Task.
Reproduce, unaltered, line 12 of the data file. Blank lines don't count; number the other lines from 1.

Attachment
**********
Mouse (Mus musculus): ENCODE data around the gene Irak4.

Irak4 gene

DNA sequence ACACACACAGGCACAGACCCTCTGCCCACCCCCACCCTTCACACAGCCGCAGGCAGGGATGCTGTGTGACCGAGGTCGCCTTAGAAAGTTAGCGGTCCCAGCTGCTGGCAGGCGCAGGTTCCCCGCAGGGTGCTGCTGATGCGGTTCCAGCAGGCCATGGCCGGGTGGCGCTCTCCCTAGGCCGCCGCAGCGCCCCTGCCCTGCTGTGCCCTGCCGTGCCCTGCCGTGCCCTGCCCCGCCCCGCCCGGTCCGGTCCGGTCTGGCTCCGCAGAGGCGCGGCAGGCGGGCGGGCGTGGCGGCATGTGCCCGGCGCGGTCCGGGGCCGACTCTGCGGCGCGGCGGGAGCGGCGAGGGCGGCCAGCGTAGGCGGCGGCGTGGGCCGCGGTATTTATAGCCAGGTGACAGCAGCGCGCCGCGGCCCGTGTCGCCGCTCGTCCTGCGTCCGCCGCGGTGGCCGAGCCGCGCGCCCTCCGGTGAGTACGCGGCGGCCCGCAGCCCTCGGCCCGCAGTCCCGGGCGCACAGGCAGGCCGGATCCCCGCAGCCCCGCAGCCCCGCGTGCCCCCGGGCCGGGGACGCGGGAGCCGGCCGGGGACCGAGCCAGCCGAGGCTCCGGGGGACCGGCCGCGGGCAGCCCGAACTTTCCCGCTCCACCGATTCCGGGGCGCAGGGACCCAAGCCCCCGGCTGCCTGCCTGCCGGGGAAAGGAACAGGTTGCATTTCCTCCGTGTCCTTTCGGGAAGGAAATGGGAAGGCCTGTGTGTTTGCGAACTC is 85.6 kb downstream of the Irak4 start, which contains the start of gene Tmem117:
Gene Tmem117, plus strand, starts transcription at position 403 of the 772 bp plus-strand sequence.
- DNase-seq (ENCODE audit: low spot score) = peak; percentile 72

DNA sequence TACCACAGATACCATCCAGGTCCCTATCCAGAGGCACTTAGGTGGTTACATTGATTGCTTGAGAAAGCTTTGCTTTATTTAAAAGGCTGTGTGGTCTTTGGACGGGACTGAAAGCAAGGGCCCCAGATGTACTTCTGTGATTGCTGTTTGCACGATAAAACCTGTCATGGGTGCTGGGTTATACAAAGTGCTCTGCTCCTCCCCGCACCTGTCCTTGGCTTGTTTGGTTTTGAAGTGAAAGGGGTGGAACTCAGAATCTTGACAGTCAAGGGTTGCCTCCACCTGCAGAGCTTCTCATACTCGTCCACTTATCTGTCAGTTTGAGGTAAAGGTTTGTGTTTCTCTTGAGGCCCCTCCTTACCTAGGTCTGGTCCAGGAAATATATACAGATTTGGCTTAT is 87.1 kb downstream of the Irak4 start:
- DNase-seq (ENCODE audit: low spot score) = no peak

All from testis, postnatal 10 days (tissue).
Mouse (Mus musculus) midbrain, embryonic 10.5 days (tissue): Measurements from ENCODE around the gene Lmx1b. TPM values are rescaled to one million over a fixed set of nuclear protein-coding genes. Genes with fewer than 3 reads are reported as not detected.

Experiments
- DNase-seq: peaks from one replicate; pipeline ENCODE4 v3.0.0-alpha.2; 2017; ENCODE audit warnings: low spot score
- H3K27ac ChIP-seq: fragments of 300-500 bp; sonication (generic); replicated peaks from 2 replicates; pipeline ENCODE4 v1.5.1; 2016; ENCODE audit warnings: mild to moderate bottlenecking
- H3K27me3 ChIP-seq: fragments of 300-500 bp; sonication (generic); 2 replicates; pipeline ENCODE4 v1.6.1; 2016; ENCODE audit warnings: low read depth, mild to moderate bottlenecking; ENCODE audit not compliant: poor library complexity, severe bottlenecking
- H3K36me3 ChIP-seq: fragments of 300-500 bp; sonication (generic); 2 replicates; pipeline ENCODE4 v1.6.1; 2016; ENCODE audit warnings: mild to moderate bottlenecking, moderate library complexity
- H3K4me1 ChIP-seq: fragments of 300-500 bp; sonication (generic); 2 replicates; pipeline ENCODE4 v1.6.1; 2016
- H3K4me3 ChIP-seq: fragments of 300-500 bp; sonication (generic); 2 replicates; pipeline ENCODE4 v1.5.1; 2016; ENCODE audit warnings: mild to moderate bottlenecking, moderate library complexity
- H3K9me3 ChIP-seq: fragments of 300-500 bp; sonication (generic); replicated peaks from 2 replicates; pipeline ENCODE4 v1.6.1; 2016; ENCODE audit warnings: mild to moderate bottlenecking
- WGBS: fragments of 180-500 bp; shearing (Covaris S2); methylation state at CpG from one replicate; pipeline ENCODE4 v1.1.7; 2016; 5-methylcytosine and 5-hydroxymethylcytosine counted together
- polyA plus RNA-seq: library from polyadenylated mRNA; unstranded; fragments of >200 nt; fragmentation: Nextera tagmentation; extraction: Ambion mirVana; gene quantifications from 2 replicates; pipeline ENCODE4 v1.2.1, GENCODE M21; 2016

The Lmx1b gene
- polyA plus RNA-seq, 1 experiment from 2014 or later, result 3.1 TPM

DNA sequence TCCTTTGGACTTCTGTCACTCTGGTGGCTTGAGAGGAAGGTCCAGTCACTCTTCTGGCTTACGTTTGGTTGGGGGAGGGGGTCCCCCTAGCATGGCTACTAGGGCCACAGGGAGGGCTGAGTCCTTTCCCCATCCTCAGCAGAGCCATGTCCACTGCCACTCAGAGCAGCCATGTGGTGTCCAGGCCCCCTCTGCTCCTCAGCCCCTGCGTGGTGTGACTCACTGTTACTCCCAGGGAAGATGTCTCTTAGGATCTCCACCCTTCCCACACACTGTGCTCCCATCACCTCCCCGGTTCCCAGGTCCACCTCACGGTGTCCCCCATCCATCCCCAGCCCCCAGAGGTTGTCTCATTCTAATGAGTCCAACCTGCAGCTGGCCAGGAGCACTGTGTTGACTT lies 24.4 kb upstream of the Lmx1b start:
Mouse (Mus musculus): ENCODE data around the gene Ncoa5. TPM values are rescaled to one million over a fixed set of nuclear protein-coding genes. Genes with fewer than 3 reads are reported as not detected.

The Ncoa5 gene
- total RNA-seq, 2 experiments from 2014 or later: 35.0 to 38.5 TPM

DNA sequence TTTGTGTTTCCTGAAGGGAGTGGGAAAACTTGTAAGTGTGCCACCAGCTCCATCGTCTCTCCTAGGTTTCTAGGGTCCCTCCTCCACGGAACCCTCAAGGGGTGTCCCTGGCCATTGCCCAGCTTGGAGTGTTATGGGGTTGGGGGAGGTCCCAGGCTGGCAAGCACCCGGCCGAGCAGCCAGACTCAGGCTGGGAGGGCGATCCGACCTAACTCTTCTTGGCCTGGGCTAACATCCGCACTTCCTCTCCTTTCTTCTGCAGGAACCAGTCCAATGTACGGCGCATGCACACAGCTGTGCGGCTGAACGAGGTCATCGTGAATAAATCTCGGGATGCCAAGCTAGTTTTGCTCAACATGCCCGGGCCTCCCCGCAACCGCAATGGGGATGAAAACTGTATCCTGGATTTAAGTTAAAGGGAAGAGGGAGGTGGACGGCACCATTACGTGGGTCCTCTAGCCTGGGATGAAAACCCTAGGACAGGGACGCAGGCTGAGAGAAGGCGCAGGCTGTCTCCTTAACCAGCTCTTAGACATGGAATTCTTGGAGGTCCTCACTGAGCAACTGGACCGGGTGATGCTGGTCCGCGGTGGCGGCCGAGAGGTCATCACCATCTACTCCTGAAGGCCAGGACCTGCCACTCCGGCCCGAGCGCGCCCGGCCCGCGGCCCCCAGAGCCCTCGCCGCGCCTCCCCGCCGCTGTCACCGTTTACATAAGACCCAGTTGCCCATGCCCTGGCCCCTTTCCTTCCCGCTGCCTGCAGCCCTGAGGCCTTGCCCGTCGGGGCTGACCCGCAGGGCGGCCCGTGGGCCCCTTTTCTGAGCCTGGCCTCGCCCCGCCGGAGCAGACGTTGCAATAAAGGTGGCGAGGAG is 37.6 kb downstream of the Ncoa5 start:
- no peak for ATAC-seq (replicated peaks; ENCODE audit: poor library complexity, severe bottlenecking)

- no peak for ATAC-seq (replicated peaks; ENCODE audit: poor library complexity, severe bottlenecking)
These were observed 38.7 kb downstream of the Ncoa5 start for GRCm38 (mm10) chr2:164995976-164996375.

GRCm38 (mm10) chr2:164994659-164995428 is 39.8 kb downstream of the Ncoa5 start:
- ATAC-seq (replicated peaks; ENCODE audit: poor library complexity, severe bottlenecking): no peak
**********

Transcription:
- H3K27ac ChIP-seq: fragments of 300-500 bp; sonication (generic); replicated peaks from 2 replicates; pipeline ENCODE4 v1.5.1; 2016; ENCODE audit warnings: mild to moderate bottlenecking